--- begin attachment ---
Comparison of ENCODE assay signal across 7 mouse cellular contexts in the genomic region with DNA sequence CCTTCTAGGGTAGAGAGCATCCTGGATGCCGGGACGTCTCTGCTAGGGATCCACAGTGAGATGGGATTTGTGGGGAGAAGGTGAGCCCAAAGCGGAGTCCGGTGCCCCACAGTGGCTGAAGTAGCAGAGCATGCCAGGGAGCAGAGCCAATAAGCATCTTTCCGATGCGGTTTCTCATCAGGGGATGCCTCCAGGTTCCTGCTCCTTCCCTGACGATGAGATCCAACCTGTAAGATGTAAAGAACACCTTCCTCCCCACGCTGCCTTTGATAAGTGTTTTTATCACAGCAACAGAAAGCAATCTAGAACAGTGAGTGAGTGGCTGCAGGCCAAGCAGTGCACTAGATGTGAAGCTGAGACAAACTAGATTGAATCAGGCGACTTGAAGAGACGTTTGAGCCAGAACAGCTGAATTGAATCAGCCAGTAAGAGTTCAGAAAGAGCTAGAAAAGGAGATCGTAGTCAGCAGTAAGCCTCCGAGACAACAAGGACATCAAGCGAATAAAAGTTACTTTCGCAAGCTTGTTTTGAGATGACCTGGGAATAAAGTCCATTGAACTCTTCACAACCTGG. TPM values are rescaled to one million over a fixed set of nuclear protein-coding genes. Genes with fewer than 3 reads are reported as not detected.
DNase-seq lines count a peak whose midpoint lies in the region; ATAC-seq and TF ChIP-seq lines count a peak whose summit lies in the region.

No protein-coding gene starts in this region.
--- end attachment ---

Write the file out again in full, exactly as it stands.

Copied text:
Comparison of ENCODE assay signal across 7 mouse cellular contexts in the genomic region with DNA sequence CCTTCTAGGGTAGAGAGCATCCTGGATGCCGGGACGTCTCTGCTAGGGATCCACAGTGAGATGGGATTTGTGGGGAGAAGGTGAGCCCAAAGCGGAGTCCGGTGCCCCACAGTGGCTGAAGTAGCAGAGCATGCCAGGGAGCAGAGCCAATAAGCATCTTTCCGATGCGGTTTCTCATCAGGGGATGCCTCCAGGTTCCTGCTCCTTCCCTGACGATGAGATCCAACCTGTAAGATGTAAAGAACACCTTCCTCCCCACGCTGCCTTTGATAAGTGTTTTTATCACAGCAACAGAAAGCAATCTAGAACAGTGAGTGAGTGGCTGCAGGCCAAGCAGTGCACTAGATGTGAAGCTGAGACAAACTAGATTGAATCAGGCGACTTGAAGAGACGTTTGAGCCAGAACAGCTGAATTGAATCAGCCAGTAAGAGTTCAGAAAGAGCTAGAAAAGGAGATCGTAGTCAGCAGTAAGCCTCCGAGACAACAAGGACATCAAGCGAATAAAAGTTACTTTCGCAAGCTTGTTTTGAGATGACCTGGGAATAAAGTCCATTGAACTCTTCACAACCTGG. TPM values are rescaled to one million over a fixed set of nuclear protein-coding genes. Genes with fewer than 3 reads are reported as not detected.
DNase-seq lines count a peak whose midpoint lies in the region; ATAC-seq and TF ChIP-seq lines count a peak whose summit lies in the region.

No protein-coding gene starts in this region.